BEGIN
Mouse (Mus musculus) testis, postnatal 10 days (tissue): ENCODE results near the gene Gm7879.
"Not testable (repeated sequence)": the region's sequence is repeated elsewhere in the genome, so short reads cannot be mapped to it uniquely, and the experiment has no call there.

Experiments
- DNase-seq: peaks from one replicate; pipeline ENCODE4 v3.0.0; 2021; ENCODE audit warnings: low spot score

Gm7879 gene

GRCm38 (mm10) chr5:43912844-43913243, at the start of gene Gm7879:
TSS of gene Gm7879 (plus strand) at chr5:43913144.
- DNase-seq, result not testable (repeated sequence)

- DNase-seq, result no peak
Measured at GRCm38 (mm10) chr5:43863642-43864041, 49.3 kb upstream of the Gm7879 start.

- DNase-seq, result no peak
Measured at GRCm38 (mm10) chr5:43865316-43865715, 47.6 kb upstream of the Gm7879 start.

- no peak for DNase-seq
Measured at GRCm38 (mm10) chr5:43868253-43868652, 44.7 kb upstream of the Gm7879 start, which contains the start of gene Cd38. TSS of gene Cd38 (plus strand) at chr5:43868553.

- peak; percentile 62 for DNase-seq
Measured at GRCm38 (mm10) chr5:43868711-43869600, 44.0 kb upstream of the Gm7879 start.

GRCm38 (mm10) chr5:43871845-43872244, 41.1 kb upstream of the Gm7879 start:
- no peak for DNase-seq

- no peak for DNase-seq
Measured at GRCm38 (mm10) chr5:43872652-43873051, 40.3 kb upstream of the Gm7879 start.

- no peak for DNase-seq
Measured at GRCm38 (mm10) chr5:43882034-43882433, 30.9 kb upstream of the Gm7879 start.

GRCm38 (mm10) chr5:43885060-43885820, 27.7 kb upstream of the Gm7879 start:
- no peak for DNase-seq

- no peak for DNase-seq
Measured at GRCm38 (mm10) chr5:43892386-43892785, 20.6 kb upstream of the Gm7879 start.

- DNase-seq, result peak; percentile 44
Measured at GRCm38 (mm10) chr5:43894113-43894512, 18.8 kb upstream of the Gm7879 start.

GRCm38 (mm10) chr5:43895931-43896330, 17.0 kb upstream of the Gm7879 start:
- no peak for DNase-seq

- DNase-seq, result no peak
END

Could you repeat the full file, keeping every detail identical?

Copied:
Mouse (Mus musculus) testis, postnatal 10 days (tissue): ENCODE results near the gene Gm7879.
"Not testable (repeated sequence)": the region's sequence is repeated elsewhere in the genome, so short reads cannot be mapped to it uniquely, and the experiment has no call there.

Experiments
- DNase-seq: peaks from one replicate; pipeline ENCODE4 v3.0.0; 2021; ENCODE audit warnings: low spot score

Gm7879 gene

GRCm38 (mm10) chr5:43912844-43913243, at the start of gene Gm7879:
TSS of gene Gm7879 (plus strand) at chr5:43913144.
- DNase-seq, result not testable (repeated sequence)

- DNase-seq, result no peak
Measured at GRCm38 (mm10) chr5:43863642-43864041, 49.3 kb upstream of the Gm7879 start.

- DNase-seq, result no peak
Measured at GRCm38 (mm10) chr5:43865316-43865715, 47.6 kb upstream of the Gm7879 start.

- no peak for DNase-seq
Measured at GRCm38 (mm10) chr5:43868253-43868652, 44.7 kb upstream of the Gm7879 start, which contains the start of gene Cd38. TSS of gene Cd38 (plus strand) at chr5:43868553.

- peak; percentile 62 for DNase-seq
Measured at GRCm38 (mm10) chr5:43868711-43869600, 44.0 kb upstream of the Gm7879 start.

GRCm38 (mm10) chr5:43871845-43872244, 41.1 kb upstream of the Gm7879 start:
- no peak for DNase-seq

- no peak for DNase-seq
Measured at GRCm38 (mm10) chr5:43872652-43873051, 40.3 kb upstream of the Gm7879 start.

- no peak for DNase-seq
Measured at GRCm38 (mm10) chr5:43882034-43882433, 30.9 kb upstream of the Gm7879 start.

GRCm38 (mm10) chr5:43885060-43885820, 27.7 kb upstream of the Gm7879 start:
- no peak for DNase-seq

- no peak for DNase-seq
Measured at GRCm38 (mm10) chr5:43892386-43892785, 20.6 kb upstream of the Gm7879 start.

- DNase-seq, result peak; percentile 44
Measured at GRCm38 (mm10) chr5:43894113-43894512, 18.8 kb upstream of the Gm7879 start.

GRCm38 (mm10) chr5:43895931-43896330, 17.0 kb upstream of the Gm7879 start:
- no peak for DNase-seq

- DNase-seq, result no peak